This is from an excellent article on GoogleTV by David Pogue:
This much is clear: Google TV may be interesting to technophiles, but it’s not for average people. On the great timeline of television history, Google TV takes an enormous step in the wrong direction: toward complexity.
I frankly haven’t paid any attention to GoogleTV but there is a bigger principle here that I do care about:
Make things as simple as possible, but not simpler. – Albert Einstein
There are situations that require exposing complexity (e.g. Airplane Cockpits, though even those could probably be simplified) but its possible to build simple interfaces for extremely complicated devices (e.g. Race Cars, some of the most complex technology in existence yet controlled the same way as a regular car).
Making things simple and consistent is very challenging, and it is even more difficult to take something complex and then simplify it. This is why its particularly important to strive for simplicity from the very beginning – it’s very difficult to fix things later. Google is in a particularly difficult spot since it is working with several partners and wants to get this product out the door quickly but launching a complicated and difficult to use product is not the solution. Reading the description of Sony GoogleTV remote brings back memories of when people would complain about how difficult it was to program a VCR, surely not something worth returning to.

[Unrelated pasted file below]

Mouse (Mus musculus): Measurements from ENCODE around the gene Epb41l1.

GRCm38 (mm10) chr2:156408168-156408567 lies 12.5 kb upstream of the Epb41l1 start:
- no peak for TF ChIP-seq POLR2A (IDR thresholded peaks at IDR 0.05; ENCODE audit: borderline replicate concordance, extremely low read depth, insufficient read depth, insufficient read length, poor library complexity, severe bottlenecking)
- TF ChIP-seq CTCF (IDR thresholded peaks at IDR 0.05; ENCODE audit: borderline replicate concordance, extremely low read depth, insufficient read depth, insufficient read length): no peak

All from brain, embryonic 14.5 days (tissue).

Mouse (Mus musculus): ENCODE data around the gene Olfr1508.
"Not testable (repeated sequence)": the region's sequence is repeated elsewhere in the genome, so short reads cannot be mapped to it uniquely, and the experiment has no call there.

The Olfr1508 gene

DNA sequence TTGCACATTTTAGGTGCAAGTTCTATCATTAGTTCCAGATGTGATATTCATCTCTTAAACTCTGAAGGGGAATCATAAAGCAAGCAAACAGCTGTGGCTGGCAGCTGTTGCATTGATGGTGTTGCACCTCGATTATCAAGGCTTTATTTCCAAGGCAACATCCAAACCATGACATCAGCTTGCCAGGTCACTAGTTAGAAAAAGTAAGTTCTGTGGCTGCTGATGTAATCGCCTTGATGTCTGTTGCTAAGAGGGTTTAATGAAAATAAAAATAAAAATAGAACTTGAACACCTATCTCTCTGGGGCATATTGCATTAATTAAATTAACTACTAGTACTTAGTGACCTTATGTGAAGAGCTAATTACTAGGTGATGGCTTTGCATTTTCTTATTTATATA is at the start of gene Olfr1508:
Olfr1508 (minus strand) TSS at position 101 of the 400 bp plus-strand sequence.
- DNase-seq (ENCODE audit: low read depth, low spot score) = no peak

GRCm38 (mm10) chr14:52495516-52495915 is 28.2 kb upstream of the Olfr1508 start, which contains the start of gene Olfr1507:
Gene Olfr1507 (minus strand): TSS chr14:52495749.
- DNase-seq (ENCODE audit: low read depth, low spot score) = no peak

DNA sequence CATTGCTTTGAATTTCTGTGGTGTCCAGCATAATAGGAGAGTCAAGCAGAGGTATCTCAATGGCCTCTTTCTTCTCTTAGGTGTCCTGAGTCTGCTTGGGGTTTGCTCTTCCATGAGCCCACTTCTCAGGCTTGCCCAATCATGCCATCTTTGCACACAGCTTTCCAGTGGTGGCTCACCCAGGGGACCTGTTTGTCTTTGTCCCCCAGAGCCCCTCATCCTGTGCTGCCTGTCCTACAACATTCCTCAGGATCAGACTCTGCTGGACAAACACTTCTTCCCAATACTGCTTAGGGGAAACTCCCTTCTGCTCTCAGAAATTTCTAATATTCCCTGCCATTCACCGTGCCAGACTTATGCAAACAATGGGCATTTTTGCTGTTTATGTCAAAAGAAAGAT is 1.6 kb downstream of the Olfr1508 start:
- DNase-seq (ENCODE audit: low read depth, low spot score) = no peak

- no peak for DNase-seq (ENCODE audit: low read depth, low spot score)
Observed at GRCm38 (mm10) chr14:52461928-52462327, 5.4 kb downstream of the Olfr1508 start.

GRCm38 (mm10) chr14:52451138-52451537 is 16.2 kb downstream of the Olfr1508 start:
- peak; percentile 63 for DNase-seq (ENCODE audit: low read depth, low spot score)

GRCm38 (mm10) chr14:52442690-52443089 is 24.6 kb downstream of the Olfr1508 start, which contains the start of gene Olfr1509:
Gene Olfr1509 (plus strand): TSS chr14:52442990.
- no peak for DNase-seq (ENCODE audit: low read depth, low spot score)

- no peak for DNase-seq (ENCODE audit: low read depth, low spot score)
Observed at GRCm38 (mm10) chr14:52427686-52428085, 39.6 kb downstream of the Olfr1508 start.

Compare this to the first version of Path which in terms of features is as close to a Minimum Viable Product as possible but is extremely beautiful and easy to use: start with a few well built features and then add more power later. Google started out focusing on simplicity with the initial Google Homepage and much of the success of the more recent Google Chrome comes from its clean UI that lets the website take center-stage. They should remember the same principle for their other products.
Highway 101 around San Francisco has been filled with iPad billboards all year long and as I drove by another one today I realized why I was not interested in having an iPad and why I think this has wider significance to me.
The iPad is light, simple, elegant, and simply beautiful. More importantly, it forces you to focus on one particular task at a time; something I’ve been trying to do as much as possible. My problem with it is that it is optimized for content consumption rather than creation.